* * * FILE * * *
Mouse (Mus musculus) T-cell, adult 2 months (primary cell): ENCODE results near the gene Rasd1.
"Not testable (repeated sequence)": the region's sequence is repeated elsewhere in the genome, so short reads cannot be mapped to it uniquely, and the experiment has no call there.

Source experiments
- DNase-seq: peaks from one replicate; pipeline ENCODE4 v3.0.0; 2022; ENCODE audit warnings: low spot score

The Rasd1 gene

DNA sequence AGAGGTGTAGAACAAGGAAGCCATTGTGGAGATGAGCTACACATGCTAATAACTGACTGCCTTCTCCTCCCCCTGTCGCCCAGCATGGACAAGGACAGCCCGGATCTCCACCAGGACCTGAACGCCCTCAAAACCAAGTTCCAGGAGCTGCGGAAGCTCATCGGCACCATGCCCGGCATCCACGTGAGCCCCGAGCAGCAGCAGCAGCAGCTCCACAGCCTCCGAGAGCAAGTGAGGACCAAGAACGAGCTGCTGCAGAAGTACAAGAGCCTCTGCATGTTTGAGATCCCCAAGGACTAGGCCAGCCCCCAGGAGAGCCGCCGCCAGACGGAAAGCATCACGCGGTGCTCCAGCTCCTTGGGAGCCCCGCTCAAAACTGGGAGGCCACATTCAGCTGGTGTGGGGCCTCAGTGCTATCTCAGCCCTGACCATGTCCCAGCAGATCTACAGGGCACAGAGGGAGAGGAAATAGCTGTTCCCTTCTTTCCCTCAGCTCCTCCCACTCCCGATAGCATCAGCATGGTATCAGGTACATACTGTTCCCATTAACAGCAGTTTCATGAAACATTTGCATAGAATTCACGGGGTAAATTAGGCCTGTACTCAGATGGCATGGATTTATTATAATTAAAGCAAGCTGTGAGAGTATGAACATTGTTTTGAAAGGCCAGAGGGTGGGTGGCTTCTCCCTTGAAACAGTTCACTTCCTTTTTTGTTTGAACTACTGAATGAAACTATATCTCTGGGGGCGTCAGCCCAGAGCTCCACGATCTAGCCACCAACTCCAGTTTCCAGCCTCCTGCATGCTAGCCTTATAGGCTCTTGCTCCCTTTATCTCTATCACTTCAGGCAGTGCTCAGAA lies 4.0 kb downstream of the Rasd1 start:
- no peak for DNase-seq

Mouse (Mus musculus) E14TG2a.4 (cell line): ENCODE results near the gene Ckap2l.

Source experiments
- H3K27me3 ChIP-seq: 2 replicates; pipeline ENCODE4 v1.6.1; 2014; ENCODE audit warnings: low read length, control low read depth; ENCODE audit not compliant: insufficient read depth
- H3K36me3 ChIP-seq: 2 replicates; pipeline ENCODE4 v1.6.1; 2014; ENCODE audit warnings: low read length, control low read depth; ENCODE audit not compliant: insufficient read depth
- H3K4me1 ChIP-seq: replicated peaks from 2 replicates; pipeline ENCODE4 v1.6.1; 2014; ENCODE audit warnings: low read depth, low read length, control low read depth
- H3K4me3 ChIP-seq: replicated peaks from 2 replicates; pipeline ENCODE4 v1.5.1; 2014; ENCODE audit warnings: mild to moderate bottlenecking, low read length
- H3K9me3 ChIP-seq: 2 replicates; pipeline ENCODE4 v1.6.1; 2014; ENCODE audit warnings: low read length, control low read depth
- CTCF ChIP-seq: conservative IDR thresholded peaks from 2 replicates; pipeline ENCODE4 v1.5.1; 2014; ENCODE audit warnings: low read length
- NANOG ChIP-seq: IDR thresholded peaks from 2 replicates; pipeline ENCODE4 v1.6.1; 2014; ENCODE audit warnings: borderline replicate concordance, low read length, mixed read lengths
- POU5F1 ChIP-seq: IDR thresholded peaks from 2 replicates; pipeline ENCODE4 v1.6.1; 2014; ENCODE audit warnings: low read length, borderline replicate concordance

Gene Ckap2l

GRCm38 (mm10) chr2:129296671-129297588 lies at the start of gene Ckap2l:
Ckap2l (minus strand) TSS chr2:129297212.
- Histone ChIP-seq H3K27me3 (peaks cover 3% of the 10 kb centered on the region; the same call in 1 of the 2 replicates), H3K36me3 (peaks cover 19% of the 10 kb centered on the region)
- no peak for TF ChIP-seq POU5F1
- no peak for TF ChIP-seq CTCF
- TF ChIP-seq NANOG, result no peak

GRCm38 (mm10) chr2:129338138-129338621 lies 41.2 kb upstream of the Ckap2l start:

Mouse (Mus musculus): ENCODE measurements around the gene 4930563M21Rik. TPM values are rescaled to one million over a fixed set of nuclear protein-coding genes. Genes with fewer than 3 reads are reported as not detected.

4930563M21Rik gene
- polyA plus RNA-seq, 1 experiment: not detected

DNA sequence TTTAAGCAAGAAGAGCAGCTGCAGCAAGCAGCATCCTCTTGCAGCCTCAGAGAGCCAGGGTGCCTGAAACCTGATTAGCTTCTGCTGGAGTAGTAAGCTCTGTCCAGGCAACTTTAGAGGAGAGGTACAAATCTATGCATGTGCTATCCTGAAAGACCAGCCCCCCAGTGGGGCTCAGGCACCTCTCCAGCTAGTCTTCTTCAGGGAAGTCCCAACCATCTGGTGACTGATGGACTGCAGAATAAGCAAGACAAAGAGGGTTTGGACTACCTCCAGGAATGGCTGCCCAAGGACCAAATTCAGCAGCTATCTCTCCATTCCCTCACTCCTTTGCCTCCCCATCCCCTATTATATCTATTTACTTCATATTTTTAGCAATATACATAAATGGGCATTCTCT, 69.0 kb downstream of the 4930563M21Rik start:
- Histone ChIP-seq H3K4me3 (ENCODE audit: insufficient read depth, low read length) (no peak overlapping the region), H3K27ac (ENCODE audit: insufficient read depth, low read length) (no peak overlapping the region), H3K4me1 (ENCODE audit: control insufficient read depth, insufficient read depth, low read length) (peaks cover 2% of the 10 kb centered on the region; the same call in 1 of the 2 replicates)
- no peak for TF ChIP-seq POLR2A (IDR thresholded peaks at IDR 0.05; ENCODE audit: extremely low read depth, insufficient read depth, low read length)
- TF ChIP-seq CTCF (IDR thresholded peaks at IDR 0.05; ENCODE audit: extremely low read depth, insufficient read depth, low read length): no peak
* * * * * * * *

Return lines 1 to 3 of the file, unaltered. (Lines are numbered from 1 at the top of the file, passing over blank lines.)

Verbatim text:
Mouse (Mus musculus) T-cell, adult 2 months (primary cell): ENCODE results near the gene Rasd1.
"Not testable (repeated sequence)": the region's sequence is repeated elsewhere in the genome, so short reads cannot be mapped to it uniquely, and the experiment has no call there.

Source experiments